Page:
Why South Sudan’s Bright Stars lost to Ugandan Cranes

Bright Stars

First and foremost, we should congratulate the national team, The Bright Stars, for fighting hard up to the end of the 90 minutes+. Not forgetting the fans who sacrificed to travel on road to Kampala by buses in order to cheer up the Bright Stars in Uganda.

We did not win the match but we won something more precious than just winning a football match. That is; the spirit of love, togetherness, peace and harmony for our country, South Sudan. This is clearly shown by the support the citizens gave the national team when they lost to Uganda by 5-1 for the second leg of the CHAN competition.

We should also recognize the efforts put in by the new administration of the South Sudan Football Association (SSFA), an administration that is only one month old in the system ought to have many challenges but hopefully things will improve because we have the right leaders in the FA.

Coach Bilal Felix also deserves sympathy, given the fact that he was short of experience players who were injured and those who were burned for two successive yellow cards. For example, Zakaria Scopus was ruled out for two yellow cards (against Burundi and in the first leg against Uganda).

What about midfielder, Khamis Leon? Leon scored the consolation goal for South Sudan, something that shows the spirit of fighting until the final whistle. He is a very influential player in our squad. Leon scored South Sudan’s first goal when the Bright Stars played Tusker FC of Kenya, on the celebration of the 1st independence anniversary in July, 2012 her in Juba. South Sudan lost that game by 3 goals to 1, but Khamis Leon’s goal remained in people’s minds forever.

Now, let’s come to some of the reasons why we were thrashed 5-1 in Kampala, Uganda on Saturday last week;

Poor preparations for the CHAN qualifier; with a new administration that had inherited a bankrupt FA, everything was than in a rush just to meet the CAF rules. The players were for their holidays when they were called for national duty. Therefore, most of them, if not all, were unfit to play the match both physically and mentally.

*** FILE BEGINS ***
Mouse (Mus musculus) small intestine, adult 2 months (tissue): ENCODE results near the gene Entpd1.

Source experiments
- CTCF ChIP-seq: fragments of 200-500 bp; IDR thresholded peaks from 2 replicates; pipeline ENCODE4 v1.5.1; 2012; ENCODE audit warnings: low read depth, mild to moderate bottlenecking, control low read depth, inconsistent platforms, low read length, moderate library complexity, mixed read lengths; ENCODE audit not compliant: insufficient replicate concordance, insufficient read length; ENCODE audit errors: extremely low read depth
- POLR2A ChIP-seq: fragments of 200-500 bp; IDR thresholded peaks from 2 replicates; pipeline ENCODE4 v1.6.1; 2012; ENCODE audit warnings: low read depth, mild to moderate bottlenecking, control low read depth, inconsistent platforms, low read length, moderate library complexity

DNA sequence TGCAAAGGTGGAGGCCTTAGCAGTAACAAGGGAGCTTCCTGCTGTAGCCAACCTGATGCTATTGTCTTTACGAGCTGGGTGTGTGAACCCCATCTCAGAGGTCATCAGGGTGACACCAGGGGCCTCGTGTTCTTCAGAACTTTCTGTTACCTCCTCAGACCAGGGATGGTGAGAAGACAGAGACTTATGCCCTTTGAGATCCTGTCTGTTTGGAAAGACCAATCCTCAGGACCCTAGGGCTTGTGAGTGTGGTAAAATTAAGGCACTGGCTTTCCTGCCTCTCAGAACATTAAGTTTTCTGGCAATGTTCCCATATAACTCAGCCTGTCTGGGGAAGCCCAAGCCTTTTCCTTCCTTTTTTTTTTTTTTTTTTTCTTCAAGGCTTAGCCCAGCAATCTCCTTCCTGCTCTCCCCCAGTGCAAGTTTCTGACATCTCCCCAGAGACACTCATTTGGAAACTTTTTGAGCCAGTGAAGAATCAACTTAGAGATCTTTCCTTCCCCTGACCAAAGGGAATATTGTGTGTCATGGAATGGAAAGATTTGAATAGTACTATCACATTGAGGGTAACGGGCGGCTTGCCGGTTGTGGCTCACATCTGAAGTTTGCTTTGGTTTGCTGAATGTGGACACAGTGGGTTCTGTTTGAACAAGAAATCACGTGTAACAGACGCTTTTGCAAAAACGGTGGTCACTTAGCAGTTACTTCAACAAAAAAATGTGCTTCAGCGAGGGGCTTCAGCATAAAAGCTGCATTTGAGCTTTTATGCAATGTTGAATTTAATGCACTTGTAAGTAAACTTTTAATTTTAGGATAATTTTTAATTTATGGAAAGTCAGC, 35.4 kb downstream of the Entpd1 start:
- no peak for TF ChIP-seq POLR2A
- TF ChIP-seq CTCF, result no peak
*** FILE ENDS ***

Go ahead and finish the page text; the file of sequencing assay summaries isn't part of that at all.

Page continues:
Lack of motivation; I am not sure about this point but as is the case with most African countries, when the players are not given something little, be it money or whatever, to motivate them, they normally do not give 100 percent performance. Although I believe our boys cannot do that to the nation.

Lack of exposure to tough games; as part of preparation for such a massive qualifier, SSFA should have organized friendly matches, a couple of them, against strong teams in the East African region. These would expose the Bright Stars to obtain experience of playing big games. I am sure the boys were intimidated by the large Uganda Cranes fans.

Injuries; this is not a major reason to duel on anyway but it is vital when the injuries affect players who are so influential in the team.

Finally, our Coach, Bilal Felix made some wrong choices going into that match. I am not going to mention names but I am sure after the game he himself realized that. You cannot start with a weak team when you play a strong team like Uganda. Uganda is the strongest team in East Africa currently. Even if there are no best players, the available are the best.

With these few notifications, I would like to say the national team should learn the bitter lessons from this experience and use it to improve the squad. Secondly, to avoid conflict of interest in choosing players, Coach Bilal should be given one responsibility. He should choose between coaching the Bright Stars and Kator FC. He cannot do both because it is already having negative impacts on the national team in that he has a conflicting interest in players.